RFP Artists on Ways to Improve Skills and Dream Jobs

We've talked to our RFP artists and asked them about dream jobs, ways they work on their skills, and how they see their career path in the industry.

About Dream Job

My dream job would allow me to make a positive impact on people every day.
I would love to work for a company that makes time-saving and life-enriching work.
I would love to be part of a team that finds innovative ways to make work more efficient and effective.
I have always been a positive person, which translates to my work as well. Even when working on a challenging project, I find it essential to stay positive about it.
My dream job would be a leadership position where the other team members are active participants and communication happens daily. I love seeing a project through to the end and celebrating everyone’s hard work.

About Career’s Perspective

My goal for many years was to become a 3D artist. I achieved that last year.
In the short term, I plan to continue developing my artistic skills.
Ideally, I aspire to be exposed to a broad set of skills that help me learn how to be a good artist.
And aim to have been part of highly collaborative environments which developed me as a professional and person.

Ways to Get Better Skills

The best way to improve skills is practicing daily, which helps me to improve my skills and finding out where I am lacking and missing.
Yes, I do a lot of stuff in my free time, after I come home from work. I do learn new software, plugins that are new and ongoing in the production industry, which keeps me up to date with the production.
I prefer taking online tutorials (courses), given by good artists around the world, which helps me to expand my skills and also helps me improve my knowledge regarding software and tools.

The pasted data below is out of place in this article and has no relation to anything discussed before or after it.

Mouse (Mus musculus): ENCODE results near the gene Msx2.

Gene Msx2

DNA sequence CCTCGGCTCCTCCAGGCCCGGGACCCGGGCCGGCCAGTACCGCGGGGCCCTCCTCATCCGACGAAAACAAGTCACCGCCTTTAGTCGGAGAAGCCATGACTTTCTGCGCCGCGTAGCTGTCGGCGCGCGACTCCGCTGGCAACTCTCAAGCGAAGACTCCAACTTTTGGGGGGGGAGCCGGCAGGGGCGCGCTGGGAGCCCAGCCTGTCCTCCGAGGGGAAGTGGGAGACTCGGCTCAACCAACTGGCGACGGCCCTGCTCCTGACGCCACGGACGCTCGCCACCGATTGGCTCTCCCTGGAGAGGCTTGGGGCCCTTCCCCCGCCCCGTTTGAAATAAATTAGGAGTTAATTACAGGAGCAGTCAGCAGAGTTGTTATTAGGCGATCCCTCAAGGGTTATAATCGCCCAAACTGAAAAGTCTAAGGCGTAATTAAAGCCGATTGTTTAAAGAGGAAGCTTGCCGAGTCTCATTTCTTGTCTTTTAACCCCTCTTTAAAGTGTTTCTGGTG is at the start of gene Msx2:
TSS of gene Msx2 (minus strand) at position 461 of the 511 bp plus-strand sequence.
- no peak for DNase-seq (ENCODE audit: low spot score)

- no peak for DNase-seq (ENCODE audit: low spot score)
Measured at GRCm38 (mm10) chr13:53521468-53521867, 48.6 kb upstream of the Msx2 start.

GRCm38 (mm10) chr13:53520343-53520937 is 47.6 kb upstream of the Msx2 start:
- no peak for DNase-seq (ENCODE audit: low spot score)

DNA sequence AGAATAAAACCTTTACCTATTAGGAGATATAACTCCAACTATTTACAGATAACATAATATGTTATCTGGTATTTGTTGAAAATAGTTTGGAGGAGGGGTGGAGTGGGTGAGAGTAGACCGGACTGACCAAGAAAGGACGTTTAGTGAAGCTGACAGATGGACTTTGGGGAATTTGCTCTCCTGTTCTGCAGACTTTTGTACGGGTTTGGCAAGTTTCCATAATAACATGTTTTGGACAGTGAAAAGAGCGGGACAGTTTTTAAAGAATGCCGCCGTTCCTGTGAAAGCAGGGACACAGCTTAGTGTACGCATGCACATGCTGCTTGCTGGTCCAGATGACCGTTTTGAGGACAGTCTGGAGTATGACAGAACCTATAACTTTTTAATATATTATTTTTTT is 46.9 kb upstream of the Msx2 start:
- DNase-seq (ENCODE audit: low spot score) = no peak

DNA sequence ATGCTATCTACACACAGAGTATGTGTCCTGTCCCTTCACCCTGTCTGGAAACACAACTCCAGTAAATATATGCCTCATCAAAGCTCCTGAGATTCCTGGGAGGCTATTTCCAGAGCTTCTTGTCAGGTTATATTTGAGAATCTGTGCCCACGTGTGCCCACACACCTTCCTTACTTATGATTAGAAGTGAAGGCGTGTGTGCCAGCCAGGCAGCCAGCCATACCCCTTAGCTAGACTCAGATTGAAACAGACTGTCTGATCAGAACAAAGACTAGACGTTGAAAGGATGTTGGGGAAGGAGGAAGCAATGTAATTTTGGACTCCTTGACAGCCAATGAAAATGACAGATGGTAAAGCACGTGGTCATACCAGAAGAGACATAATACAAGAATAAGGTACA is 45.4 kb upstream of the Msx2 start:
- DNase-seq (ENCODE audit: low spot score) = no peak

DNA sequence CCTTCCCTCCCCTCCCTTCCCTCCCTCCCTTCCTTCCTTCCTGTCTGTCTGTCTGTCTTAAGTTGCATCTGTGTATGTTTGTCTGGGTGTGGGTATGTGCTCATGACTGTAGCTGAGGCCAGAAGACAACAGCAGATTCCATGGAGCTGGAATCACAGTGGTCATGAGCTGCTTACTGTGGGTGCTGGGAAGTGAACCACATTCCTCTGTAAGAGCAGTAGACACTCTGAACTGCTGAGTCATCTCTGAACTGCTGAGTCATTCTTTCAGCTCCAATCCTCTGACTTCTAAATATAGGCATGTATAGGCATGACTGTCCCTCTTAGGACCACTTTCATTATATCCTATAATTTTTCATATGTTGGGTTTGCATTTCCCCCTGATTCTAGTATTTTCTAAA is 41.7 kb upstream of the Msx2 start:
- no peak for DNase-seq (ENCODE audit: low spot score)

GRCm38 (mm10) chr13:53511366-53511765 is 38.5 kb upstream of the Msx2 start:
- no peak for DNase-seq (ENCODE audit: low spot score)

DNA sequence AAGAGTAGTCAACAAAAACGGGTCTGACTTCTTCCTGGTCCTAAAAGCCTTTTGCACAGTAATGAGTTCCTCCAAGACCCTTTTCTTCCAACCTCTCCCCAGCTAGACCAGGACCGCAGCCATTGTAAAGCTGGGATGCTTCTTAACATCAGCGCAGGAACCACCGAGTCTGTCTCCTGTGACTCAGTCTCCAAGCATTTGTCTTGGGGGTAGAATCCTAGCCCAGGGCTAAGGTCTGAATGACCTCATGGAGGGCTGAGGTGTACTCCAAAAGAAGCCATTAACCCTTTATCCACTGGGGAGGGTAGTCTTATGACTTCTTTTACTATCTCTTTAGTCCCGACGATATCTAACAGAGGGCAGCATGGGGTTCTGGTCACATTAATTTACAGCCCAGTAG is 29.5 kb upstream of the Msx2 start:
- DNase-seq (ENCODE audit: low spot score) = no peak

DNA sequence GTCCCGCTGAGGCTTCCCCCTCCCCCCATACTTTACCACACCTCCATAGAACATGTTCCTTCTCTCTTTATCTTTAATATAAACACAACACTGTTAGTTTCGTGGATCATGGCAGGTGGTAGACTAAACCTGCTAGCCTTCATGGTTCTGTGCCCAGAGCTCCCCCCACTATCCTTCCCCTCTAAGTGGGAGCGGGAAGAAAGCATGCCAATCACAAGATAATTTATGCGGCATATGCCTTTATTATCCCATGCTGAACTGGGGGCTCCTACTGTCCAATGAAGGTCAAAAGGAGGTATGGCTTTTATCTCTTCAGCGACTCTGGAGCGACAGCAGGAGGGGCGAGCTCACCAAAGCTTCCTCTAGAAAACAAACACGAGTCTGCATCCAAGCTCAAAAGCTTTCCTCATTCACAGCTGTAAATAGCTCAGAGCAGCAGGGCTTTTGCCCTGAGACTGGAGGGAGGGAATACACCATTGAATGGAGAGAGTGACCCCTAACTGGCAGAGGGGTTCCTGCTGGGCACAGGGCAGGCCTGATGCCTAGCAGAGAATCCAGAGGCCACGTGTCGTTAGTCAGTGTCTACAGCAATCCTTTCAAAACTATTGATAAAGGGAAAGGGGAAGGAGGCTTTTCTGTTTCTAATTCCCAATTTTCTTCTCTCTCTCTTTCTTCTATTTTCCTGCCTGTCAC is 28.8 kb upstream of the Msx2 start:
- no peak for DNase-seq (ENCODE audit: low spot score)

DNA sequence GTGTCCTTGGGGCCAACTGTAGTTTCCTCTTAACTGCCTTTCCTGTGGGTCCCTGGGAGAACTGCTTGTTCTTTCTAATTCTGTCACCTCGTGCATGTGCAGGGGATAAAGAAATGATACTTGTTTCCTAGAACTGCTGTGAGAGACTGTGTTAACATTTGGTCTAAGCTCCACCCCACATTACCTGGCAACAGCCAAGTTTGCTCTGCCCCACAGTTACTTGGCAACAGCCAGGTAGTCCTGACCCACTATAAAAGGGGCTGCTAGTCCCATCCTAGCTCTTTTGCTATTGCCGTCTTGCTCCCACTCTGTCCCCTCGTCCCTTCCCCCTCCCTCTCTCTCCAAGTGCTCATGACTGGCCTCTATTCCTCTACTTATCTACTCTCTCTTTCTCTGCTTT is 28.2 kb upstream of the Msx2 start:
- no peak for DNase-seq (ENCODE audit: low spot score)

Three Favorite Pieces of Software

3 software would be Maya, Mari, and Nuke.

Maya is evolving in today’s world and how demanding it is in the upcoming years. It is a very handy software, especially for beginners. Easy to understand and learn fast. It also has so many plugins and tools like quad draw, which make retopology faster.
It has been used by many studios all over the world.

The Foundry's MARI is also an extremely powerful texture painting package used in every corner of the computer graphics industry. It has an array of brushes and nondestructive tools, which mimics real-life model painting.
Using Mari, artists can change the final look of their assets at any point in time. The new node-based workflow had made it fast and easy-to-understand.

The Foundry's nuke gets the job done. From stereo to deep compositing, and the node-based compositing keeps the workflow clean and fast. It also supports the requirement of the industry by providing industry standards like ocio and alembic.
In short, it makes all short of 2d to 3d work done in a single file, with less consumption of machine memory and less storage.  

About Dream Job

I'm a big fan of verisimilitude and I've always loved the creative side of creating worlds and how to make good use of resources to help tell a story in places where the viewer/player feels immersed and what they are really seeing or experiencing is something that could exist, has existed, or will exist.
I could name many great companies that have done spectacular work in that aspect and they would also be valid options for what I consider ideal, but in a particular case, Rockstar has been responsible for taking the western genre beyond the video games industry, and it has thrilled me a lot in the last few years. So, I'd like to say that my dream job right now would be to one day work for them as an Environment Artist.

For now, I believe it is important to specialize in something and follow that path for a while, maintaining a focus. Later, I might get to switch to another specialty. Some fields like programming also catch my attention, I think it could be a very good addition to my career
in the future. For the moment, I feel that I want to learn, to have new challenges, and to try out what all these different projects will bring to me.

About Career’s Perspective

I usually alternate between personal projects and studies. Whenever I study and (very important) have time, I try to repeat from scratch the times that it takes a task to get to the point where I am happy with my work, instead of just fixing something that is poorly focused. Once I am satisfied, I try to apply the knowledge acquired in personal projects.

I try to set dates that are affordable and give me enough time to improve the content I create but don't let it take me forever to finish it either. I usually divide large projects into weeks and assign tasks as I go along.

Three Favorite Pieces of Software